China has effectively expelled journalists from three US newspapers in retaliation for restrictions on its news outlets in the US.
Its foreign ministry ordered reporters from the New York Times, the Washington Post and the Wall Street Journal to return media passes within 10 days.
The ministry also demanded information about their operations in China.
The measures were in response to “unwarranted restrictions on Chinese media agencies” in the US, it said.
China’s action also prohibits the newspapers’ journalists from working in the semi-autonomous regions of Hong Kong and Macau, where there is greater press freedom than on the mainland.
Earlier this month, the Trump administration imposed limits on the number of Chinese citizens who could work as journalists in the US – the latest move in a tit-for-tat row over press freedoms.
“What the US has done is exclusively targeting Chinese media organisations, and hence driven by a Cold War mentality and ideological bias,” China’s foreign ministry said in a statement on Tuesday.
US Secretary of State Mike Pompeo urged Beijing to reconsider its decision, calling the move “unfortunate”.
“I regret China’s decision today to further foreclose the world’s ability to conduct the free press operations that, frankly, would be really good for the Chinese people in these incredibly challenging global times, where more information, more transparency are what will save lives,” Mr Pompeo said.
Great loss for Chinese journalism
Zhaoyin Feng, BBC Chinese
All foreign correspondents in China are required to renew their press credentials annually, which usually happens at the year end.
This means most American reporters of the three US major publications have an expiring visa and will need to leave China under the new rules. We don’t know the exact number of affected journalists yet, but it’s believed to be close to a dozen.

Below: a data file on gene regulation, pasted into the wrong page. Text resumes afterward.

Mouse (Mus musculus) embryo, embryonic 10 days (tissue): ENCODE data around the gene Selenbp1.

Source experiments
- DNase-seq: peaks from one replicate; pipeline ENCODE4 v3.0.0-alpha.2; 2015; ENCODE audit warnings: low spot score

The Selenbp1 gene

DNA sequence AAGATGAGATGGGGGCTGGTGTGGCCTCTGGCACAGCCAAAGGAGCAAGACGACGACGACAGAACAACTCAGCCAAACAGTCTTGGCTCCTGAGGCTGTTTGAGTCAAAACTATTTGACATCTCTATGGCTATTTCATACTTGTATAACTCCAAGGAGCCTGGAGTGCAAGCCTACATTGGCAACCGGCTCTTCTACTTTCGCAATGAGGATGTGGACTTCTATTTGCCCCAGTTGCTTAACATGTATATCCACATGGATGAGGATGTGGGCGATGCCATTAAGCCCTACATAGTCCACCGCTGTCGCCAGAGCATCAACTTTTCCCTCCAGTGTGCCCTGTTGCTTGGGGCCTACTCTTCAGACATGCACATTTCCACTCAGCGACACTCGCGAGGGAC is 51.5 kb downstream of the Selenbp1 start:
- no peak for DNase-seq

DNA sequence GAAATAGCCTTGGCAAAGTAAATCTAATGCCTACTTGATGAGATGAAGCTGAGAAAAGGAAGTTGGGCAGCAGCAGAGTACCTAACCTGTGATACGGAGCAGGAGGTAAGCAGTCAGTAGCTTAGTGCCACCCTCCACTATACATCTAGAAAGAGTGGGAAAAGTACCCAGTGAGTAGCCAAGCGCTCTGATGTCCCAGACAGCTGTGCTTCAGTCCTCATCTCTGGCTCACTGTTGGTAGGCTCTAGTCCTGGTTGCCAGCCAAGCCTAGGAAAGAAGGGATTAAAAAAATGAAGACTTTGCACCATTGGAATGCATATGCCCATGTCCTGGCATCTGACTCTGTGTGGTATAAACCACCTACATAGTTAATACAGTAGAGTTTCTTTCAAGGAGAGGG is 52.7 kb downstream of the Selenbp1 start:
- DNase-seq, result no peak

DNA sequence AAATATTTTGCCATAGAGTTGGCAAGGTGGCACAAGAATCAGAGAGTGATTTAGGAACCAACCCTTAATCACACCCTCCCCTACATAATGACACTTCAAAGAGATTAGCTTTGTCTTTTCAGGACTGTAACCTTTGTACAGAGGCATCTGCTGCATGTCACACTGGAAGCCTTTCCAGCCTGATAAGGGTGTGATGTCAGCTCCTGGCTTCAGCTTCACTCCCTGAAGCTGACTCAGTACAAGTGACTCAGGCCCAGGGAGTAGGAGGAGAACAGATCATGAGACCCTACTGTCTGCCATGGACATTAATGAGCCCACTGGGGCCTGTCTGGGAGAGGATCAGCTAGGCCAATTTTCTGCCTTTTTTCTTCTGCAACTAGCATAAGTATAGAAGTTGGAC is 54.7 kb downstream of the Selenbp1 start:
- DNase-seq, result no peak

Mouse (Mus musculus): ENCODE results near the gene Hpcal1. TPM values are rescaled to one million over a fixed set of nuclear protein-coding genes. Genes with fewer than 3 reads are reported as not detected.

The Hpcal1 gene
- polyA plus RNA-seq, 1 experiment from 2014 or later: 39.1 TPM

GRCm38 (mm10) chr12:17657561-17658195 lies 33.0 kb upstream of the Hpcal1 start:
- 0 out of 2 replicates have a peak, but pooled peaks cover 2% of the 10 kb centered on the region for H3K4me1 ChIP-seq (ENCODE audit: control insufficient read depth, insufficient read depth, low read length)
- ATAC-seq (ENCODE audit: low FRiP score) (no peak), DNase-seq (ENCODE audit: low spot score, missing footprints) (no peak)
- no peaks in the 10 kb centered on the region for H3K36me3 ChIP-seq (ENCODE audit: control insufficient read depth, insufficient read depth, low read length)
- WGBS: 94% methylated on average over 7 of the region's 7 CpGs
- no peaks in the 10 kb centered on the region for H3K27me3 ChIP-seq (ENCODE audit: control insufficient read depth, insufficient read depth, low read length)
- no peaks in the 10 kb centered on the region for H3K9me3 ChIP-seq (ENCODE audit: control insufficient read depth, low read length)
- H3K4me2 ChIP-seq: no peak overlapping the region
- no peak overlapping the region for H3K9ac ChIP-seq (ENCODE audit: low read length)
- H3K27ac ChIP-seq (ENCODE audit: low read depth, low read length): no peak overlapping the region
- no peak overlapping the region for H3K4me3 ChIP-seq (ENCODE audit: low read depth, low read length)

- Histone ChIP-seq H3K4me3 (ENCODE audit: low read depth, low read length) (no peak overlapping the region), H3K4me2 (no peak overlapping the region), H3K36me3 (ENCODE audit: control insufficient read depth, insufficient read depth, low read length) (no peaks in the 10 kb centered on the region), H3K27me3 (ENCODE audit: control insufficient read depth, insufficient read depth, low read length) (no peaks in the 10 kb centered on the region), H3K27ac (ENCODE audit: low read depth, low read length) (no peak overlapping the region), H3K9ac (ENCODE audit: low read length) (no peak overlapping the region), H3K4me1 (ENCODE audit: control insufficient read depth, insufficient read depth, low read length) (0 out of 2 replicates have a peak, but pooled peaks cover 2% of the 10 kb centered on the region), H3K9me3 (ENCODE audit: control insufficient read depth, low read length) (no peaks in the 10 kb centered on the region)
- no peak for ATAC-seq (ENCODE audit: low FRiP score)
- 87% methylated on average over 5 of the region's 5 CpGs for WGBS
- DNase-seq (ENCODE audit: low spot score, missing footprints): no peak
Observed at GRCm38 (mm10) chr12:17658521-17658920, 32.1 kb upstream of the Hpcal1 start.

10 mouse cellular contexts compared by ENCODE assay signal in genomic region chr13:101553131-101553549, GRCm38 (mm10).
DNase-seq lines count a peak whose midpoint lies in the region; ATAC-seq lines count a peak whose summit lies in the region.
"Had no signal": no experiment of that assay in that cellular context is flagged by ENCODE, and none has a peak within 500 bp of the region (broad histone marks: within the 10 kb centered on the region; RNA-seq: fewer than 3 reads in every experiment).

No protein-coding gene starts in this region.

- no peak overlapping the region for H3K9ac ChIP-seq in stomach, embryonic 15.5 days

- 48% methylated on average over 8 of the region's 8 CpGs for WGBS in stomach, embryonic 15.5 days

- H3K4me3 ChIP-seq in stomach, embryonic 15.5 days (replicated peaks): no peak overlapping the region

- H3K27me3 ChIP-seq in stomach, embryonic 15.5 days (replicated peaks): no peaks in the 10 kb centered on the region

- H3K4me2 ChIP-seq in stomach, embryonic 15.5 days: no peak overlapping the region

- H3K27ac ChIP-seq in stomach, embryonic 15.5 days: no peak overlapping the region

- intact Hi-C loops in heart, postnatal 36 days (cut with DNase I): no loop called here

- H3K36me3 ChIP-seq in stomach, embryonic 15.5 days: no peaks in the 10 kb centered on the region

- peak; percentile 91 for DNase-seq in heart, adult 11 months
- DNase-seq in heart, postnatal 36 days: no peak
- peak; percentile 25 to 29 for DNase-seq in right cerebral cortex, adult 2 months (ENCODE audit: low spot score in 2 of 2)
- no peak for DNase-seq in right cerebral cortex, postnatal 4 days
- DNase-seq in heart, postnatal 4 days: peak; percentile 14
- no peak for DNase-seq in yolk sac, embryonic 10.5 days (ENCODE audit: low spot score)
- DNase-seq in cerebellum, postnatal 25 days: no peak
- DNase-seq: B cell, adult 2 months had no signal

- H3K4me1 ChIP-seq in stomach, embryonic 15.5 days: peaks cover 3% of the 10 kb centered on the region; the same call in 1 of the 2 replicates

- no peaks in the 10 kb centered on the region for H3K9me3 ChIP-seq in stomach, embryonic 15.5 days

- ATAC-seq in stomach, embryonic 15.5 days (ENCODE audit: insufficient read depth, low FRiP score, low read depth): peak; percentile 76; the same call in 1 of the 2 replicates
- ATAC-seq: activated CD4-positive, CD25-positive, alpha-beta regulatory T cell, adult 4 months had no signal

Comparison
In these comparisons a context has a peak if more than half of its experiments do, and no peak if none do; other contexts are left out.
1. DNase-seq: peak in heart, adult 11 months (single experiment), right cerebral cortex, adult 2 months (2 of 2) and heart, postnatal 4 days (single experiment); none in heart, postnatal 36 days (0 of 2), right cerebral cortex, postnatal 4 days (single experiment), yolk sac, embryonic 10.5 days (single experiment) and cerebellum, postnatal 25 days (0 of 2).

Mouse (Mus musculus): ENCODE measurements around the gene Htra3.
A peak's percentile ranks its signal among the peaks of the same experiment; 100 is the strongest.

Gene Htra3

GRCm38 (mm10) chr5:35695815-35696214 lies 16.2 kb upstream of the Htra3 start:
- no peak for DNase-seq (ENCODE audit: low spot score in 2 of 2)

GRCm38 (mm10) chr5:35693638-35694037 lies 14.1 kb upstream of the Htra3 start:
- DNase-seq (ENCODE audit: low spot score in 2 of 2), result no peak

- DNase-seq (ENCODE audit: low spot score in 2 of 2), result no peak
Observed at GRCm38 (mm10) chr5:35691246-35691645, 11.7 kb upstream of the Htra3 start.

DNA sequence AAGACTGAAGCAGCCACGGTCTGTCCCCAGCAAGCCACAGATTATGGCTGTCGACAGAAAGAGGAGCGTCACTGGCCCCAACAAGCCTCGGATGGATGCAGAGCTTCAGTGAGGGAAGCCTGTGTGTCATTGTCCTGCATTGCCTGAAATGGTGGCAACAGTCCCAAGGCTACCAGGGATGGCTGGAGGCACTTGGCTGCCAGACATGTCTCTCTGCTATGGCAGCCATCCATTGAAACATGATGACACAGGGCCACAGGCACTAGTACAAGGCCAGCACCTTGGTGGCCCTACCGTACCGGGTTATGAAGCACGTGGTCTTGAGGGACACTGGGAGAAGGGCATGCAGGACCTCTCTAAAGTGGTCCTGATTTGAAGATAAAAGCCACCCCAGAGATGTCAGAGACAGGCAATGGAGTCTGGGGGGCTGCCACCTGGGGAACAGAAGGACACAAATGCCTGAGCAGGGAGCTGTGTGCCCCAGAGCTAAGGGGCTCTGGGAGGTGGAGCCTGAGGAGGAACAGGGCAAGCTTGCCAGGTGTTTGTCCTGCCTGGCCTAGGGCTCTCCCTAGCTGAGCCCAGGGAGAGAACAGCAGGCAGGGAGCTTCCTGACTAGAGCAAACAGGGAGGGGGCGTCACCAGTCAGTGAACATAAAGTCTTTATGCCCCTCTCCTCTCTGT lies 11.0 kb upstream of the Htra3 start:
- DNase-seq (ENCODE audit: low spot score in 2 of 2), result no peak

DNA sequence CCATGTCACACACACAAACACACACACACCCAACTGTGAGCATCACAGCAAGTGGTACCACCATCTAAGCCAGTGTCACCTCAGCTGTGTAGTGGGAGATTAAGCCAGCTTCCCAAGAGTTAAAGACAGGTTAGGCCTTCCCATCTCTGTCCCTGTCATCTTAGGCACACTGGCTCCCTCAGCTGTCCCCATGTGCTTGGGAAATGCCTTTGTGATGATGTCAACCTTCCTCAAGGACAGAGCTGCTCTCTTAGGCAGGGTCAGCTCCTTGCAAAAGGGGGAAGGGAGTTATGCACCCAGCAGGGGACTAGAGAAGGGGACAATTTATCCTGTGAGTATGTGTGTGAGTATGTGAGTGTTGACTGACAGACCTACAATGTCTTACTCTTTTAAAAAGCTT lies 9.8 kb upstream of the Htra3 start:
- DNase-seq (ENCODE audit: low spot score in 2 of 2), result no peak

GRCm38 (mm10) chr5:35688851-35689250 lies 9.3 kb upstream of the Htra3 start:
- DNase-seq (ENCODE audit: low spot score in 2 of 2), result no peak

The expulsions will lead to a major personnel loss in these three media organisations’ China operation, especially for the Wall Street Journal, which had already seen three reporters expelled from China last month.
Critics say it’s an even greater loss for China, as the draconian measures come at a time when the country and the rest of the world need high-quality journalism on China more than ever.
It’s still unclear whether the US publications can send new correspondents, American citizens or not, to fill in the positions in China.
In the midst of a dangerous pandemic, the world’s two superpowers are locked in an escalating war with multiple fronts. By fighting over media, the origin of the coronavirus, and technology and trade, the US and China are competing to prove the superiority of their own political model.
At the beginning of March, the US state department said five media outlets, including China’s official news agency Xinhua, would be required to reduce their total number of staff to 100 from 160.
The move was seen as retaliation for China’s expulsion of two US journalists for the Wall Street Journal over a coronavirus editorial in February.
The row over media access is the latest episode in an increasingly acrimonious dispute between China and the US.
Disagreements over trade, intellectual property rights and 5G networks have damaged relations in recent years.
The coronavirus pandemic has been a source of tension too, with Washington and Beijing both accusing each other of spreading misinformation.
On Tuesday, US President Donald Trump angered China by referring to the coronavirus as “Chinese”.
A foreign ministry spokesman accused the US of stigmatising China, where the first cases of Covid-19 were recorded in the city of Wuhan in late 2019.
However, last week a Chinese foreign ministry spokesman shared a conspiracy theory, alleging the US Army had brought it to the region.
The unfounded accusation led Mr Pompeo to demand China stop spreading “disinformation” as it tried “to shift blame” for the outbreak.